A simple, two-page Ohio Senate bill may be heavily rewritten Tuesday to ensure Ohio aligns with Internal Revenue Service changes recently adopted by Congress.
About every year, lawmakers in Columbus revise state tax law to follow tweaks to U.S. tax code. But in December, Congress overhauled taxes and state Senate Bill 22, which was originally written to conform with previous federal changes, had already passed the Senate.
Now, lawmakers need to act quickly on an update, according to Tuesday morning’s Capitol Letter, cleveland.com’s daily Statehouse briefing.
SB 22 is in the Ohio House Ways and Means Committee. Sponsor Sen. Bob Peterson, the second in GOP Senate leadership, said the legislature’s nonpartisan staff was working Monday on an amendment to the bill.
The amendment will largely be technical, Peterson said. The biggest change, he said, is that the Ohio Department of Taxation will have to track dependents. The federal $4,150 exemption for taxpayers and dependents is going away – replaced by an increased standard deduction and a form of the child tax credit.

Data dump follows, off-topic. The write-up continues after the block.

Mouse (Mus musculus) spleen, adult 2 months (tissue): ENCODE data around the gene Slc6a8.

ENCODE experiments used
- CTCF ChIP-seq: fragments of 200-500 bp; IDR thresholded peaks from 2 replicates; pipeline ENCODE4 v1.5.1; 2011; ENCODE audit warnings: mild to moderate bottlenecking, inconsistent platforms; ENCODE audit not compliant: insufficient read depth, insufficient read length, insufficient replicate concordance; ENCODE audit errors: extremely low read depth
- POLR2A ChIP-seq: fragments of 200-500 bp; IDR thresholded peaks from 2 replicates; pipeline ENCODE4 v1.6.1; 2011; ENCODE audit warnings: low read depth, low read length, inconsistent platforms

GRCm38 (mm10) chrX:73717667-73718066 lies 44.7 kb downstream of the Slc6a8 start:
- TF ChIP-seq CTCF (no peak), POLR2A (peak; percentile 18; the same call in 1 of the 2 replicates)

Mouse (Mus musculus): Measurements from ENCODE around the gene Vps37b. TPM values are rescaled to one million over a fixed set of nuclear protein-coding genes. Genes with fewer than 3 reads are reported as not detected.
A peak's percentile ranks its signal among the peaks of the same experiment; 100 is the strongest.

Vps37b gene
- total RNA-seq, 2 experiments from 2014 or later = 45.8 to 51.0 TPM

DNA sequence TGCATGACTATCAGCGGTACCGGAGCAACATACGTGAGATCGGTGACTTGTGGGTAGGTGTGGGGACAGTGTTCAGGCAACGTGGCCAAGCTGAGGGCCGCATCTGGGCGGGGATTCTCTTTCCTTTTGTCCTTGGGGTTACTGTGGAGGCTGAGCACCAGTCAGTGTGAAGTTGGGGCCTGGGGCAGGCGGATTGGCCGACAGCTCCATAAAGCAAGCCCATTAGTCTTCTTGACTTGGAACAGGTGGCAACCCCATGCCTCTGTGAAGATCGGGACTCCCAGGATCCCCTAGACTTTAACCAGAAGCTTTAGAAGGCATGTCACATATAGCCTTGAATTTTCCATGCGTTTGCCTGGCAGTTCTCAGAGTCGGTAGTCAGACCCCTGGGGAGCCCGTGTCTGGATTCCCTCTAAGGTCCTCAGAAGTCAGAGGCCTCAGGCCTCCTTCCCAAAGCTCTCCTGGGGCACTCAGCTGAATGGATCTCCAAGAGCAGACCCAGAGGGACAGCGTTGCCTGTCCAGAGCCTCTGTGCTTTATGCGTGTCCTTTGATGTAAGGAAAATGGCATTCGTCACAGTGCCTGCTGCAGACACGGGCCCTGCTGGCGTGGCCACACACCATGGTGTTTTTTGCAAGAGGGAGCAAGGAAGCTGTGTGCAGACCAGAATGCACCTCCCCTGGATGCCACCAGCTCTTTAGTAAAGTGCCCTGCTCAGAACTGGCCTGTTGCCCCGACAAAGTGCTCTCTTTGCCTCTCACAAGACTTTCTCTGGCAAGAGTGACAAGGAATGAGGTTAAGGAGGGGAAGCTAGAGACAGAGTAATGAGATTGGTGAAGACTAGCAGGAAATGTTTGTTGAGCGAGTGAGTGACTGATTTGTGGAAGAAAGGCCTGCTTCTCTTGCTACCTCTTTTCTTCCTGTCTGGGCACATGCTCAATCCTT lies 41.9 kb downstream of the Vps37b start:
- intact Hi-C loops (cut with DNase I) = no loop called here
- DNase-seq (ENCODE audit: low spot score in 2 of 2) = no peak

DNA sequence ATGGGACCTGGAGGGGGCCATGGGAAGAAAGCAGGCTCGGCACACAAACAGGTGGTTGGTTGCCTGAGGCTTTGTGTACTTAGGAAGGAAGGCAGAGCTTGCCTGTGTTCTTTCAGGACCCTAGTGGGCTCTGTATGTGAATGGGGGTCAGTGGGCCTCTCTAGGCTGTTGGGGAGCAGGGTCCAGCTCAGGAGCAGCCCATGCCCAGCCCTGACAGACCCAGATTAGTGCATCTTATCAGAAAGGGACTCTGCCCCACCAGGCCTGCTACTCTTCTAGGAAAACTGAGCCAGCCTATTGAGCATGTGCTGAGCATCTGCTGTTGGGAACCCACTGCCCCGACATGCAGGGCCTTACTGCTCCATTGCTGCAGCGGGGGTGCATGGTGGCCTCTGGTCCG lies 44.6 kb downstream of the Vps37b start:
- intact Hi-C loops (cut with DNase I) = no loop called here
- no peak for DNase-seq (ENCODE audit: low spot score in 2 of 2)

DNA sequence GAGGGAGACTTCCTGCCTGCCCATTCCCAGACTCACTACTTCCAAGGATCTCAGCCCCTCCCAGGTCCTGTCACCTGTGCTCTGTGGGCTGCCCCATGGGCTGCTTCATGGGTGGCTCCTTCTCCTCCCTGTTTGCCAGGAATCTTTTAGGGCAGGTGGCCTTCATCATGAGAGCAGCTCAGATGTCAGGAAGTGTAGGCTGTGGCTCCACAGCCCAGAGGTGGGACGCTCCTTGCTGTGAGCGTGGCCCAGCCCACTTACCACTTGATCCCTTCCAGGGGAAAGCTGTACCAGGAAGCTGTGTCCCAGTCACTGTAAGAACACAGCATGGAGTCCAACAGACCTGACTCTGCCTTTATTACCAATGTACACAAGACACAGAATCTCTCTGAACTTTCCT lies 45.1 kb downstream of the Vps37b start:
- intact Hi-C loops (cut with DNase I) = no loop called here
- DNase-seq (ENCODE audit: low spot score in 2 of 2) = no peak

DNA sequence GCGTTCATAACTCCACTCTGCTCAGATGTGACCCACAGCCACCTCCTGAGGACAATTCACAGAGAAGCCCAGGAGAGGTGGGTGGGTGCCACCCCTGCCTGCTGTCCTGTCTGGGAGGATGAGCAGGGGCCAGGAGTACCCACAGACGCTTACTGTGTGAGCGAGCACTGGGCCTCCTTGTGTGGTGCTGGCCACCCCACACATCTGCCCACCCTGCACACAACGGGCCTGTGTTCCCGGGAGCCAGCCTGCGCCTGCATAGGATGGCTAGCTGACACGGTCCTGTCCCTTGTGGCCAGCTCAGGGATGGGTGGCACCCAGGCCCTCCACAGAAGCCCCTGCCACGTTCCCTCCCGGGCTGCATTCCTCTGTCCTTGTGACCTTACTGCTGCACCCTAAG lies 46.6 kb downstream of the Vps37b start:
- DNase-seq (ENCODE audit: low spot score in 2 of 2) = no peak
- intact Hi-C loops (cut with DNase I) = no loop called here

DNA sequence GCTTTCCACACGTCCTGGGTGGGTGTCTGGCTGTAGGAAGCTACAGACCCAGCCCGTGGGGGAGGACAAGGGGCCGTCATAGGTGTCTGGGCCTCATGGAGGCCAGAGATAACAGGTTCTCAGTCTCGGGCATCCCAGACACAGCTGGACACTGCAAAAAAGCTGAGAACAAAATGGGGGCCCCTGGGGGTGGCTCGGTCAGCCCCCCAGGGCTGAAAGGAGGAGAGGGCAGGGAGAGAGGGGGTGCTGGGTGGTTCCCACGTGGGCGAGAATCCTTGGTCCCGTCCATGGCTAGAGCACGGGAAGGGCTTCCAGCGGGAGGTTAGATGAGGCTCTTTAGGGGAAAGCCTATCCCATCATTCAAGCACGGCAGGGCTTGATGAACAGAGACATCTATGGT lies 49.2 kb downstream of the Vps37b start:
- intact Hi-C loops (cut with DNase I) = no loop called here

Since the exemption remains intact in Ohio, the state will have to revise tax return forms, he said.
While most people’s income tax filings won’t switch to the new IRS rules until next year, some aspects of the law affecting businesses and military personnel go into effect this year. Peterson said the business community has been pressing the legislature to adopt SB 22, which would go into effect immediately.
“They always want it done yesterday,” he said. “I feel for them. I’ll be filing my return by the end of the month, so it needs to be done.”
The Ohio Society of CPAs will be interested in reviewing the amendment, said Greg Saul, its director of tax policy, who said the organization generally has supported Ohio legislation that conforms with IRS changes.